The Hooghly Docking and Engineering Company Limited (Acquisition and Transfer of Undertakings) Act, 1984

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The Hooghly Docking and Engineering Company Limited (Acquisition and Transfer of Undertakings) Act, 1984 was enacted and came into force on 28 June 1984 by Parliament in 35th Year of Republic of India. It was enacted to acquire and transfer the undertakings of Hooghly Docking and Engineering Company Limited and to modernise and increase ship building capacity and repair to reduce imports and to serve the interest of general public which are needed for the benefit of the economy of the country. In 1819 Hooghly Docking &Engineering Co. Ltd was established in Private Sector during British period to use the infrastructure for shipbuilding. Then it was nationalised with Ministry of Industry on 27/07/1986 and presently it is under Ministry of Shipping Government of India.

Definitions are explained under Section 2 like, Appointed Day, Commissioner, Company, Existing Government Company, New Government Company, Notification, Prescribed, Specified Date and words not defined here but defined in Companies Act 1956 shall be used under this Act.

Chapter 2 of the Act states about Acquisition and transfer of Aluminium undertakings of the company by the Central Government. Central Government has the rights and authority over all movable and immovable property. Central Government can vest the right and titles and interest of the Company in relation to any undertakings in existing Government Company or a New Government Company by notification and such Government Company existing or new shall be owner in relation to such undertakings.

Every company that was existing prior to coming under Central Government and has any liability then that company shall bear the liability and not the Central Government. But any award passed after appointed day the Central Government shall be liable for those acts/decrees.

Chapter 3 of the Act explains about Central Government when it overtakes the Company’s undertakings it will pay Rupees 650 lakhs to that Company and further 4% of simple interest also should be paid from appointed day to ending date of payment made to Company.

Chapter 4 of the Act states about control, direction and management of the undertaking of the company shall vest in Central Government. Every person incharge of management of undertaking of Company should deliver all assets, book of account/registers in their custody to existing Government Company or a New Company. Central Government should take necessary steps to safeguard the possessions of undertakings of the company.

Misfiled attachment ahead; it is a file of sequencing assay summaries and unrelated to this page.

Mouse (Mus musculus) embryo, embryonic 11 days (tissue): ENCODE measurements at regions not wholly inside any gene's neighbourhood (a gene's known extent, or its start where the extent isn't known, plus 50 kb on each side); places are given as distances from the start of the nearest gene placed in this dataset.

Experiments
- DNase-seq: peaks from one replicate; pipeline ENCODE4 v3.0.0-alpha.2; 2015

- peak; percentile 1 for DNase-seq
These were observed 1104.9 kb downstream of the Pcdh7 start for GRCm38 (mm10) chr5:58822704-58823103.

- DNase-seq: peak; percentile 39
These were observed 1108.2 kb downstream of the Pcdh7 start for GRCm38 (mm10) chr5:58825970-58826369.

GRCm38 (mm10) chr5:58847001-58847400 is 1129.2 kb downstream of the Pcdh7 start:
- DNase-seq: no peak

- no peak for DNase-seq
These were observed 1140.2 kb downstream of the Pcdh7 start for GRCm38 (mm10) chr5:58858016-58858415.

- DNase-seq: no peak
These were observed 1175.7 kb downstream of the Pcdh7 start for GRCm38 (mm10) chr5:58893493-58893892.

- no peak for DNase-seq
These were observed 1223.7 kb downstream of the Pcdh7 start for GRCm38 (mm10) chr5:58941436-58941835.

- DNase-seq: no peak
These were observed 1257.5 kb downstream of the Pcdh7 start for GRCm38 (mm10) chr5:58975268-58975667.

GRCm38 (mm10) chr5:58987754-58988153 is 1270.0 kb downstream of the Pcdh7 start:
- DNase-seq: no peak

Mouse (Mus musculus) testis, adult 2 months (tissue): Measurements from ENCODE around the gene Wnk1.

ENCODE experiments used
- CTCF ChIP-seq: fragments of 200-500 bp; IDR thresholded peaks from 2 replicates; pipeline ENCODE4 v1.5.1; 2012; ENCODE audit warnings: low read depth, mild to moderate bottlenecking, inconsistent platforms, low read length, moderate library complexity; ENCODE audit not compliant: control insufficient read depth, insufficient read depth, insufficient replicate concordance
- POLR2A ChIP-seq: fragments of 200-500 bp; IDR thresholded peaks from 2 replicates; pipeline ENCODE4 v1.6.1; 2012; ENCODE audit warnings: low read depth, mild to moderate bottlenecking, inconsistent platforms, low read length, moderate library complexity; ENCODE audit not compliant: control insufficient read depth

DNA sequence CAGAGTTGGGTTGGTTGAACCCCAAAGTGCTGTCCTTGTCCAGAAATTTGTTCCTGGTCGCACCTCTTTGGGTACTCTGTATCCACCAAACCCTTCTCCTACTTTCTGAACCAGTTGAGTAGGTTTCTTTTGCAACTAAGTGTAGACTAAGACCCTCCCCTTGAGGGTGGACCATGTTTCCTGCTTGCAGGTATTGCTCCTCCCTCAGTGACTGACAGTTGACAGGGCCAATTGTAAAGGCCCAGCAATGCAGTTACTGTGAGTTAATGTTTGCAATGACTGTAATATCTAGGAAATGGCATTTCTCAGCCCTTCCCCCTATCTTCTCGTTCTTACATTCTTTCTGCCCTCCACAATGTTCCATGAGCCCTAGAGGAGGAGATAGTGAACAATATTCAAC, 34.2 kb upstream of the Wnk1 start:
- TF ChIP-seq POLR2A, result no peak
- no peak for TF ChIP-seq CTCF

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Chapter 5 of the Act states about continuance of employees who were working in the Company before appointed day and they will get all the facilities as an employee of the existing Government Company but where the employee has attained 58 years he/she shall retire compulsorily. Employee is not entitled to compensation under this Act not withstanding anything contained in the provisions of Industrial Disputes Act 1947 or any other law.  Provident Fund and Superannuation Fund, welfare fund shall vest in Central Government or Government Company and it will deal with the monies transferred.

Chapter 6 of the Act states about appointment of Commissioner of Payments by Central Government and commissioner’s salaries and allowances are from Consolidated Fund of India. A deposit account will be opened in commissioner’s favour by Central Government in the Public Account of India and amounts interest shall credit to the benefit of the company.

Central government or Government Company has certain powers with regard to payment made by Government Company after appointed day to discharge liability of the Company.  Any person who wants to claim against the Company should refer it to the Commissioner.  Commissioner has power to examine the claims and admit or reject the claims.  Disbursements of any monies will be done by Commissioner. Any unclaimed amount shall be deposited to the General Revenue Account.

Chapter 7 explains that provisions of this Act shall have an overriding effect on other laws in any decree or order of any court.  All Contracts should be ratified by the Central Government and it has power to make alterations in it. If any alteration in contract is made after giving parties to a reasonable opportunity of being heard. No suit shall be made against any officer or employee of the Government Company existing or new for any act done in good faith under the Act. Central Government may delegate its authority to any person and that person should act under government’s direction and control.

Penalties for wrongful act of a person against Central Government or existing or new Government Company are also explained under Section 29 of the Act. Offences by Companies, central government’s power to make rules, and power to remove difficulties which arise in giving effect to provisions are all explained under the Act. Section 33 states that The Hooghly Docking and Engineering Company Limited (Acquisition and Transfer of Undertaking) Ordinance, 1984 is repealed. But anything done under the ordinance will be deemed to be made under the provisions of this Act.

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by Sushma Javare